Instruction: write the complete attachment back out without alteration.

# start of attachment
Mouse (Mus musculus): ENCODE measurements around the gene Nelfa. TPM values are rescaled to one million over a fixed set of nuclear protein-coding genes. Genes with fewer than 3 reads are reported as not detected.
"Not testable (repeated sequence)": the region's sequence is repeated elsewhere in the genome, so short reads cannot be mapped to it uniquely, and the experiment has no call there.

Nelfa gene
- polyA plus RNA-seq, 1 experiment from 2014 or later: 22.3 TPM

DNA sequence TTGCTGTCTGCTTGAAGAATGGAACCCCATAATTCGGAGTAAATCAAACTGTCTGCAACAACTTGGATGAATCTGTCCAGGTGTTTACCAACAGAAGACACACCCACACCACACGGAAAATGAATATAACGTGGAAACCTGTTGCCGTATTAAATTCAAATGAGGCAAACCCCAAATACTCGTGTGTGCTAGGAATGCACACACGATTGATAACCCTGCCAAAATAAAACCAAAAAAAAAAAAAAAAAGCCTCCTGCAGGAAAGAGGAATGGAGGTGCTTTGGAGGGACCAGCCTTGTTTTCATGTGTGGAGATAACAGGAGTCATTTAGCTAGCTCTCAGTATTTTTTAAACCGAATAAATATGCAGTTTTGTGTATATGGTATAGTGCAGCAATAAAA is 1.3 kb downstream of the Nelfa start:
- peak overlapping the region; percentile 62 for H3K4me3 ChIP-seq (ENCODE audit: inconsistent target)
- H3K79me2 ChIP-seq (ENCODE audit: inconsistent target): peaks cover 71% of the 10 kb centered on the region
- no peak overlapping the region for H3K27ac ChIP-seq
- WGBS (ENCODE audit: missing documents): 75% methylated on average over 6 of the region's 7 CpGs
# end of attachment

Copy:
Mouse (Mus musculus): ENCODE measurements around the gene Nelfa. TPM values are rescaled to one million over a fixed set of nuclear protein-coding genes. Genes with fewer than 3 reads are reported as not detected.
"Not testable (repeated sequence)": the region's sequence is repeated elsewhere in the genome, so short reads cannot be mapped to it uniquely, and the experiment has no call there.

Nelfa gene
- polyA plus RNA-seq, 1 experiment from 2014 or later: 22.3 TPM

DNA sequence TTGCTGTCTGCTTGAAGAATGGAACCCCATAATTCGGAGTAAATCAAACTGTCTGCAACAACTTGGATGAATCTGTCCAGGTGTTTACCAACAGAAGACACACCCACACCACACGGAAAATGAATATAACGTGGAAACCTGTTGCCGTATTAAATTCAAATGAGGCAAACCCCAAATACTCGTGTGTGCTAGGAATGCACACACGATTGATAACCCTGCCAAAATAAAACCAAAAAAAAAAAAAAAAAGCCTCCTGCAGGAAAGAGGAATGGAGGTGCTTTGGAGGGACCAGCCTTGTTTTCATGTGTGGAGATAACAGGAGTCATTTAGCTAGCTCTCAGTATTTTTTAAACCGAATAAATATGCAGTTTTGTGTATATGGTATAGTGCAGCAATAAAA is 1.3 kb downstream of the Nelfa start:
- peak overlapping the region; percentile 62 for H3K4me3 ChIP-seq (ENCODE audit: inconsistent target)
- H3K79me2 ChIP-seq (ENCODE audit: inconsistent target): peaks cover 71% of the 10 kb centered on the region
- no peak overlapping the region for H3K27ac ChIP-seq
- WGBS (ENCODE audit: missing documents): 75% methylated on average over 6 of the region's 7 CpGs